Contains lots of practical advice on designing question content, interview format, sampling, interview conduct and data analysis. Also includes a discussion of telephone surveys.
DeMarrais, K. (2004) ‘Qualitative interview studies: Learning through experience’ in DeMarrais, K. and Lapan, S. (eds) Foundations for research: Methods of inquiry in education and social sciences. Mahwah, N.J.: Lawrence Erlbaum Associates, Inc.: pp. 51 – 68.
This chapter begins by defining interviews and linking them to their theoretical underpinnings. Following that, there’s advice on sampling, designing an interview guide, phrasing questions and conducting an interview. There is a discussion of the power relations between interviewer and interviewee, which seems quite pertinent to survey type interviews as well, even though this is not the topic of the chapter.
Dörnyei, Z. (2007). Research methods in applied linguistics : quantitative, qualitative, and mixed methodologies. Oxford: Oxford University Press.
Because of the focus of this monograph, there is no section focussing specifically on interview surveys, but the relevant information can be found scattered throughout this hightly readable book. Sound advice is offered on sampling (pp. 95-101), and the section on questionnaire surveys includes advice on question wording (pp. 102-109) and sequencing (pp.101-102), which can be transferred to interview surveys. There is also a section on internet surveys (pp. 121-123). Advice on designing and conducting interviews is also available (pp. 136-143).
Fielding, N. & Thomas, H. (2008) ‘Qualitative interviewing’ in Gilbert, N. (ed) Researching social life (3rd edn.). London: SAGE: pp. 245 – 265.
Discusses varieties of qualitative interviews and uses of data. There are sections on interviewer effects, impediments to the flow of candid information, as well as advice on designing and conducting an interview. There is also information on group interviews and telephone surveys.
Kvale, S., & Brinkmann, S. (2009) InterViews : learning the craft of qualitative research interviewing (2nd edn.). Thousand Oaks ; London: SAGE.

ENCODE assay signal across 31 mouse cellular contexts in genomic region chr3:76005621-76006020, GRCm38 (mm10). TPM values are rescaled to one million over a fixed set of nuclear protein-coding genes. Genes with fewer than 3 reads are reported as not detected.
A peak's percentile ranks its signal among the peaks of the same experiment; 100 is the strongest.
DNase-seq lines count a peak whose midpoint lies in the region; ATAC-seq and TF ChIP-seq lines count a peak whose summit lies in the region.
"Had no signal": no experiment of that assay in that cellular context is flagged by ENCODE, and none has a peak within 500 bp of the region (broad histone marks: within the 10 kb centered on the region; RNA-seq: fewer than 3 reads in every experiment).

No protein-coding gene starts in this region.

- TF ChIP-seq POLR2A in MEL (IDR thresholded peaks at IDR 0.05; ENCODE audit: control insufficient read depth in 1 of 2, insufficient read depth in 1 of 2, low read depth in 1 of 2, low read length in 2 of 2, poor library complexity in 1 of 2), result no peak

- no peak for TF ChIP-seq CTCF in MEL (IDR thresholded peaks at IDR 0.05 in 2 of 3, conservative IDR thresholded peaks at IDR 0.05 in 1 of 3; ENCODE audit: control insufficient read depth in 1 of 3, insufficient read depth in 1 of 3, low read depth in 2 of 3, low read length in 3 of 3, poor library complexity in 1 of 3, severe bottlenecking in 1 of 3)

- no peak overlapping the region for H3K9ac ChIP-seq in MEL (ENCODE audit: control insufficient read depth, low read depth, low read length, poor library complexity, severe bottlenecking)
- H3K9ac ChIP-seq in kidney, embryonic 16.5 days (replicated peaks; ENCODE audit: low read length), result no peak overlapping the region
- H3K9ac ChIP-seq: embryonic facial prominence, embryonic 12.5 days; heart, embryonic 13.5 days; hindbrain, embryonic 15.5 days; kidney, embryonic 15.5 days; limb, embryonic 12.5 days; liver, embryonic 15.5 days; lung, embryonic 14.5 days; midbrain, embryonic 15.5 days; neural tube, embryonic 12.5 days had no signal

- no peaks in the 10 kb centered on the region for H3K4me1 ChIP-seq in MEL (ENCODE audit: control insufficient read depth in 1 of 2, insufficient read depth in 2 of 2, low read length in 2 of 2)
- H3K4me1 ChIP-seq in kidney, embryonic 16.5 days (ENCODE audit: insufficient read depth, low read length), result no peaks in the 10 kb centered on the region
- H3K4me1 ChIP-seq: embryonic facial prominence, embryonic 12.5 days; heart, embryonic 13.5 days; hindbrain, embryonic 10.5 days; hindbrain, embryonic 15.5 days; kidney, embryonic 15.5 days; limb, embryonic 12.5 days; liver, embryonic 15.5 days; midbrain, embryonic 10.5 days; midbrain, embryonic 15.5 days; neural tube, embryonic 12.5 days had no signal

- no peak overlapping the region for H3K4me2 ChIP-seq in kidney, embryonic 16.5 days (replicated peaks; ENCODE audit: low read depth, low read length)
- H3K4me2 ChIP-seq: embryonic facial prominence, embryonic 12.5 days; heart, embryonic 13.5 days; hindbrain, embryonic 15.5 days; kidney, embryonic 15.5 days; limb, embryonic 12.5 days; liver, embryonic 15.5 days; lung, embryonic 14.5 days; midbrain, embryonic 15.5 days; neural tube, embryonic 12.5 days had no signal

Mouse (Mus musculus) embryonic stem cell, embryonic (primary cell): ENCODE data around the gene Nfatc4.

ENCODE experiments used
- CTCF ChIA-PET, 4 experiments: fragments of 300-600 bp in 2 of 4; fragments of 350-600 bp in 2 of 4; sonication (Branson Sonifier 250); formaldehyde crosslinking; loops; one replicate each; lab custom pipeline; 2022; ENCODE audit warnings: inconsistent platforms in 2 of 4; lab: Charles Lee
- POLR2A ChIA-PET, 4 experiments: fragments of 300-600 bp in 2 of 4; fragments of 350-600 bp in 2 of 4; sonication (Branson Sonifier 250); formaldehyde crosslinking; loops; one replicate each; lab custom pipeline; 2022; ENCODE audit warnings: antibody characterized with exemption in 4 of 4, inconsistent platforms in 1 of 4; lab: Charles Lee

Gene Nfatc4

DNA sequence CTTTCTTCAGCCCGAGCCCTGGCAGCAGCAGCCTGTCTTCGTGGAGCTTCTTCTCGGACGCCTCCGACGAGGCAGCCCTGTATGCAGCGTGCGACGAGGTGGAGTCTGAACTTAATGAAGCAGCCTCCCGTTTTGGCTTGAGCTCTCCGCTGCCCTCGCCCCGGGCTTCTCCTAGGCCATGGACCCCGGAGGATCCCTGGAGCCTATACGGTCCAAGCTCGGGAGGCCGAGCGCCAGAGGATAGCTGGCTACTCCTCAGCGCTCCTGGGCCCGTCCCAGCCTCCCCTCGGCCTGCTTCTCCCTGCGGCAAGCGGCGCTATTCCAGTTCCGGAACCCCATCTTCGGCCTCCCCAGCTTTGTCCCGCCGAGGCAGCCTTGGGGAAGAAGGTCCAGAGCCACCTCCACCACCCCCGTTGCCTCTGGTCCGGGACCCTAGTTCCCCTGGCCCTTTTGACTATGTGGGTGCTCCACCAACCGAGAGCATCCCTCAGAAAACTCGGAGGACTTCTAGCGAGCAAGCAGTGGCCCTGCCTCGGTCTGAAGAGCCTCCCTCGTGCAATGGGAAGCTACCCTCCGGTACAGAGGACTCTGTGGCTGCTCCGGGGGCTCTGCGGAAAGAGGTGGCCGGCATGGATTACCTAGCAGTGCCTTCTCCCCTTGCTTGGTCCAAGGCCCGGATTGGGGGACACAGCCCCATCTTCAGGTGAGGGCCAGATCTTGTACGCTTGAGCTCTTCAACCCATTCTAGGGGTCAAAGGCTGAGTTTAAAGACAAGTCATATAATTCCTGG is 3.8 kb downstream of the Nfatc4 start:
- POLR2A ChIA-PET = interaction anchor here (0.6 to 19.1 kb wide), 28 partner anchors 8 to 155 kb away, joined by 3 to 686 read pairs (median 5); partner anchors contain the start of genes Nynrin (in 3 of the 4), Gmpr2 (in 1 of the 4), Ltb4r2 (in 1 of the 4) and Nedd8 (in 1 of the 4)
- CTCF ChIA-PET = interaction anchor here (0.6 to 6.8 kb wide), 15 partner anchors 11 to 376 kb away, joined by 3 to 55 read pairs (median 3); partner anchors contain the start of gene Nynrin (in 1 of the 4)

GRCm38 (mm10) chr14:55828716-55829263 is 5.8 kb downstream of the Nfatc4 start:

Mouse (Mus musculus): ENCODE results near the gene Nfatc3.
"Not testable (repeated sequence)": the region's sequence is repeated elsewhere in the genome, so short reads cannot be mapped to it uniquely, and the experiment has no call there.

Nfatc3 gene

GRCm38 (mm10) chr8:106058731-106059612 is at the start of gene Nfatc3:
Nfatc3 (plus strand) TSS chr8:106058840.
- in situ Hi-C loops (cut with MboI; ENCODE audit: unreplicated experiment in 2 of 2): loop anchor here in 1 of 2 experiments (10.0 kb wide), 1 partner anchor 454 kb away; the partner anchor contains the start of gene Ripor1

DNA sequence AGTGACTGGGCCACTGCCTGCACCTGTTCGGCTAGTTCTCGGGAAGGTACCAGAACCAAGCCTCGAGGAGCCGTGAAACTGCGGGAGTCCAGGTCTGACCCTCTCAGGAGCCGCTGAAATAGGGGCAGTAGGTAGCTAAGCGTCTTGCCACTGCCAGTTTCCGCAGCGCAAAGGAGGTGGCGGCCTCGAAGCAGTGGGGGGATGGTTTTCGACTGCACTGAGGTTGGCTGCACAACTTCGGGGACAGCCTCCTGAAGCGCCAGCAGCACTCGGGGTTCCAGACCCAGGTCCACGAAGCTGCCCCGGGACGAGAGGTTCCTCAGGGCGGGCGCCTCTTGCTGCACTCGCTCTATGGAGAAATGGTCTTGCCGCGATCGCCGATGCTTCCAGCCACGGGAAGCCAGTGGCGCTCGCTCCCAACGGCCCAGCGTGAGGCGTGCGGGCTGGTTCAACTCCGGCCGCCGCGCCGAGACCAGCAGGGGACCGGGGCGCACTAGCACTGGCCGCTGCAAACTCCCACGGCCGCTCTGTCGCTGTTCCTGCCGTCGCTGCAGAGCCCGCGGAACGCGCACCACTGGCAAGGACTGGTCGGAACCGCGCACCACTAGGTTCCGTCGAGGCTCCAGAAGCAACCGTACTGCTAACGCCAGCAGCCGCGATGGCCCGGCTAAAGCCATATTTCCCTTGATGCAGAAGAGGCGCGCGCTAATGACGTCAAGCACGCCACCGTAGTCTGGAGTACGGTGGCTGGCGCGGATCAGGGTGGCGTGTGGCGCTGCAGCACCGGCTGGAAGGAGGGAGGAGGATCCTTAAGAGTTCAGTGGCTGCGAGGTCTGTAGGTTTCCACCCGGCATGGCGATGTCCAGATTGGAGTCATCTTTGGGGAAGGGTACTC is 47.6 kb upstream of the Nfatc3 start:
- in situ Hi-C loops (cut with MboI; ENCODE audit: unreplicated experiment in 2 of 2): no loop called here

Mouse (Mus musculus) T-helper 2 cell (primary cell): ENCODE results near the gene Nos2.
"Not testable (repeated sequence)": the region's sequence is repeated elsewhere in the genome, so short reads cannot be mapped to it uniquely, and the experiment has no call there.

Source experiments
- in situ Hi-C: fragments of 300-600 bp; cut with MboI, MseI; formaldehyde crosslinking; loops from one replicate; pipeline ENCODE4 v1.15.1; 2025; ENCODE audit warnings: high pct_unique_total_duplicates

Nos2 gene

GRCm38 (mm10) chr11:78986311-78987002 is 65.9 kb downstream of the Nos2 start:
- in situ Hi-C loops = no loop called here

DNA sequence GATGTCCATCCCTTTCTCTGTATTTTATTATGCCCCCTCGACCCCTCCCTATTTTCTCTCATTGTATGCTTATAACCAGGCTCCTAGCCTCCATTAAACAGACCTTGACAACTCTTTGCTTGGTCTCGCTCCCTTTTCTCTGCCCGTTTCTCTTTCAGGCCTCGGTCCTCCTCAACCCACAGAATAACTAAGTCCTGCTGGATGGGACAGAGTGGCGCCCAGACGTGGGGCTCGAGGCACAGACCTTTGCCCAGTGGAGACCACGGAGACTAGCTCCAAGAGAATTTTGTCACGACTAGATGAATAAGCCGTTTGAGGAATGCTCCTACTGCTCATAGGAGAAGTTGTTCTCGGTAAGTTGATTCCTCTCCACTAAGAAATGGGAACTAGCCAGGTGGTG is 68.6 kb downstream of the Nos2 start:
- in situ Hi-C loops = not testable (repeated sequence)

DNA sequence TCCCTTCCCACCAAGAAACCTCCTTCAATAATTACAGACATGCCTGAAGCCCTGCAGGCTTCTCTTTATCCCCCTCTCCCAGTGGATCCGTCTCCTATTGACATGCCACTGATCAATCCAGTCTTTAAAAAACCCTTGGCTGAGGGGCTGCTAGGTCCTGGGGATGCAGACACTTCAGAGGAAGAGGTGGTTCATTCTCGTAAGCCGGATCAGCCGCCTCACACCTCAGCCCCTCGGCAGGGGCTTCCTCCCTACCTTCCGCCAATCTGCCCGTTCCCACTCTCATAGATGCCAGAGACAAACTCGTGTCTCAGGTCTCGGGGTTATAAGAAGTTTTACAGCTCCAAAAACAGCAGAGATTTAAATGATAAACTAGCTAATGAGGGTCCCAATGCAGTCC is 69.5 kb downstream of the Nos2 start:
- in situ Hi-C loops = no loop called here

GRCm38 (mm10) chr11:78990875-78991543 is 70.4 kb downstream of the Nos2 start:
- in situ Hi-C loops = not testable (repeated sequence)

A comprehensive guide on all aspects of qualitative interviewing, thought by some to be the definitive work in the field. Perhaps less useful in survey-type interviews.
Nunan, D. (1992) ‘Elicitation techniques’ in Research methods in language learning. New York, NY: Cambridge University Press: pp. 137 – 158.
Technically this chapter contains advice on a variety of data generation methods, including surveys, interviews etc. It is, in my opinion, an excellent concise introduction, especially for ELT students working towards an M-level degree.
Punch, K. (2005) Introduction to social research (2nd edn.). London: SAGE: pp. 170-177.
This chapter contains information on the types and uses of interviews, including focus groups. There is advice on designing and managing interviews as well as a discussion on recording. The chapter also includes a very thorough discussion of possible challenges inherent in the textual nature of data and some theoretical responses.
Robson, C. (2002) ‘Interviews’ in Real world research (2nd edn.). Oxford: Blackwell: pp. 269-291.
Discusses different types of interviews, along with their uses, advantages and limitations. Also contains advice for designing effective interview questions and conducting interviews effectively. Includes sections on telephone surveys and focus groups.
Simons, R. (2008) ‘Questionnaires’ in Gilbert, N. (ed.) Researching social life (3rd edn.). London: SAGE: p. 187.
Brief discussion of advantages, disadvantages and uses of interviews. Brief advice on conducting an interview.